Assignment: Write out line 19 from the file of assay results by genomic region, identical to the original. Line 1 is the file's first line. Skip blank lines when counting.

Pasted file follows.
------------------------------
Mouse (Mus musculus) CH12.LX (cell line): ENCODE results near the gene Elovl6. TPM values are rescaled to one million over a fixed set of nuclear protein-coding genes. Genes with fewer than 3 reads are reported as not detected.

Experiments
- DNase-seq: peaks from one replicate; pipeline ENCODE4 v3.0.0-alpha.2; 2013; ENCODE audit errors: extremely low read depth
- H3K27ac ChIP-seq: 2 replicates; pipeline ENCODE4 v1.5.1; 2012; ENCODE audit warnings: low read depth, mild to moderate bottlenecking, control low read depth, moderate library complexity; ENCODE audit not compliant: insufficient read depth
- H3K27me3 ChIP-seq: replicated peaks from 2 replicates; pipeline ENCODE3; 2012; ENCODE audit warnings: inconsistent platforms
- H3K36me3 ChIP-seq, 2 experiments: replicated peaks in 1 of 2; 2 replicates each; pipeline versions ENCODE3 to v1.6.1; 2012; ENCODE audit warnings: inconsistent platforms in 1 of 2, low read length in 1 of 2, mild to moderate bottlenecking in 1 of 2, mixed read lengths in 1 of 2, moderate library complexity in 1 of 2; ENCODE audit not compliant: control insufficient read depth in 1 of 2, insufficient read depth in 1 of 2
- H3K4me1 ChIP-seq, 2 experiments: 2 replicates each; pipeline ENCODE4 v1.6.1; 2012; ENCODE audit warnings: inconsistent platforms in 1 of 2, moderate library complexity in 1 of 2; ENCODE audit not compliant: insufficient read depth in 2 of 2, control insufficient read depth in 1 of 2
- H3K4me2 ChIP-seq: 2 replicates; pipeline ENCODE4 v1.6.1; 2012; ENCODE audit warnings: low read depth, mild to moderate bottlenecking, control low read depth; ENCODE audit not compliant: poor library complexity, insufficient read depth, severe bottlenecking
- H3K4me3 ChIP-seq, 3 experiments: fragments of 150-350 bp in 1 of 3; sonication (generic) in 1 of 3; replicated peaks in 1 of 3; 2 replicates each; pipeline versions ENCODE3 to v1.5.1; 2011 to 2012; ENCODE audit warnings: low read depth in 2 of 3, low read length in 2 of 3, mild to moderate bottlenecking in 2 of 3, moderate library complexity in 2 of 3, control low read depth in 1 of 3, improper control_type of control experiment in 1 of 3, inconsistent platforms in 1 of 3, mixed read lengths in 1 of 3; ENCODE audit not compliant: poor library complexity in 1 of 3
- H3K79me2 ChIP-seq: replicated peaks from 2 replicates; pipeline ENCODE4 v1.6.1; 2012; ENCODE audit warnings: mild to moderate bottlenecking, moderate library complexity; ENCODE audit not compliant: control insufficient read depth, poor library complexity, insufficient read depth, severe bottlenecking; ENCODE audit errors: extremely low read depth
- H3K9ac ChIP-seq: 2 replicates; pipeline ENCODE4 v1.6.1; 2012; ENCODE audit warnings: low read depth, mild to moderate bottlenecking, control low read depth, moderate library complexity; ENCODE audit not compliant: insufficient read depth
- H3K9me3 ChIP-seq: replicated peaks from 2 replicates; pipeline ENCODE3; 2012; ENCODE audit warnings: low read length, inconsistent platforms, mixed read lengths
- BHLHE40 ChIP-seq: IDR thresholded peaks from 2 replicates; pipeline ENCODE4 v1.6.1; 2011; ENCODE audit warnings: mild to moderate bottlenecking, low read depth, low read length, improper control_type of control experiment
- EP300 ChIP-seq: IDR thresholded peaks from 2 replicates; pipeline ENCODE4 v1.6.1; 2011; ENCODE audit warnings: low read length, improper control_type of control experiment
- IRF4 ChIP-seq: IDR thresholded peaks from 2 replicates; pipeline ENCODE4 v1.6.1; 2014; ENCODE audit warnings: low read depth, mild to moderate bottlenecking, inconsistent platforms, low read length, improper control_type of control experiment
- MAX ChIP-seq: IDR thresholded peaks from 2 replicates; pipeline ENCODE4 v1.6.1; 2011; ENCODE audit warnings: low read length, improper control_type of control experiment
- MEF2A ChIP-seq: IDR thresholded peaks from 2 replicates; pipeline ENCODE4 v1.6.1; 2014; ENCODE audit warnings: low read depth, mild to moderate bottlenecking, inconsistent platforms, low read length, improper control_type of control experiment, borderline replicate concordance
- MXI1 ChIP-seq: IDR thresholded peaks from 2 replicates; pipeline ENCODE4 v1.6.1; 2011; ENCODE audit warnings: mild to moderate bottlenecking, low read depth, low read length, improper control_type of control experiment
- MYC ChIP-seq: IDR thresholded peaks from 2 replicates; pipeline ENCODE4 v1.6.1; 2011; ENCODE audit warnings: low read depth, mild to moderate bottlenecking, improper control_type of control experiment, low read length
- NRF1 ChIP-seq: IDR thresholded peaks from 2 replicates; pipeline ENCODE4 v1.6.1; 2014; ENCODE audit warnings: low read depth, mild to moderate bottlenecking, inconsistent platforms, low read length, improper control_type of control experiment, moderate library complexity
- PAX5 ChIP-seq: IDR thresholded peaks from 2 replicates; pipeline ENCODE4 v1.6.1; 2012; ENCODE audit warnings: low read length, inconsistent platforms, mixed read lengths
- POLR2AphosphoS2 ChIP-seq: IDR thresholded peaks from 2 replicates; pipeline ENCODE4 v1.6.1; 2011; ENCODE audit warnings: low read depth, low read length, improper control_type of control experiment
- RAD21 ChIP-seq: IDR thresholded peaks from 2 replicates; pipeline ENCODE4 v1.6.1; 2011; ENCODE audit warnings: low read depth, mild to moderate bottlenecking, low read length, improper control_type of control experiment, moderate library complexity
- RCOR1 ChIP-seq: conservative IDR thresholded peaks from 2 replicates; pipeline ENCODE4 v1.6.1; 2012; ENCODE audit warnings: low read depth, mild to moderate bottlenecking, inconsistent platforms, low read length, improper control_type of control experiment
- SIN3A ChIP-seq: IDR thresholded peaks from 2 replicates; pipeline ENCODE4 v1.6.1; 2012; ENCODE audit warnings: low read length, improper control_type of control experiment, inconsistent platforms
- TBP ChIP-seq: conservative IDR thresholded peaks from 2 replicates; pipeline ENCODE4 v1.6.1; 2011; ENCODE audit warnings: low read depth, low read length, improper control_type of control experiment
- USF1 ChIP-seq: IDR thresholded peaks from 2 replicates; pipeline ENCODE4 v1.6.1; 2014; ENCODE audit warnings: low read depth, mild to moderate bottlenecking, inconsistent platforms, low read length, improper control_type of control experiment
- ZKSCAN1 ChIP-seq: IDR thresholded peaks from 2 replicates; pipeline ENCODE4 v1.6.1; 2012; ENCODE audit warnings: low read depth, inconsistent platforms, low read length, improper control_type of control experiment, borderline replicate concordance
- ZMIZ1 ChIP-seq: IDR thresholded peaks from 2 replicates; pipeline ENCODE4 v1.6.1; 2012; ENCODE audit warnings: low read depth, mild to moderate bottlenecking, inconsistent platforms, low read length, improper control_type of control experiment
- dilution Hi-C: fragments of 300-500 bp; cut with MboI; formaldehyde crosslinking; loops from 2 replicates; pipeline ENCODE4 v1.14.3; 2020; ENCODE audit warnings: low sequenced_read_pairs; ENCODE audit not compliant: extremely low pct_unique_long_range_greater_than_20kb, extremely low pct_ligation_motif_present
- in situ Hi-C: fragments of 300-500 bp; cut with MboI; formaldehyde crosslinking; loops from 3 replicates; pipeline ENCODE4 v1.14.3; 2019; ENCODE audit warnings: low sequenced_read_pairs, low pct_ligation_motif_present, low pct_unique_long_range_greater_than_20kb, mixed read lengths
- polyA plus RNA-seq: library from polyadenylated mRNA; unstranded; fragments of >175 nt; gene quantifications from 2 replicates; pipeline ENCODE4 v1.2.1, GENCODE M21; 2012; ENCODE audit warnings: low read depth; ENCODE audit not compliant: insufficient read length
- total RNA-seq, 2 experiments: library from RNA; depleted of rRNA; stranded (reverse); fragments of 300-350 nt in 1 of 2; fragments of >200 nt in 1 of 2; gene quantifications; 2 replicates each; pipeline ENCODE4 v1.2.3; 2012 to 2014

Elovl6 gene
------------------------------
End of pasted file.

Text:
- MYC ChIP-seq: IDR thresholded peaks from 2 replicates; pipeline ENCODE4 v1.6.1; 2011; ENCODE audit warnings: low read depth, mild to moderate bottlenecking, improper control_type of control experiment, low read length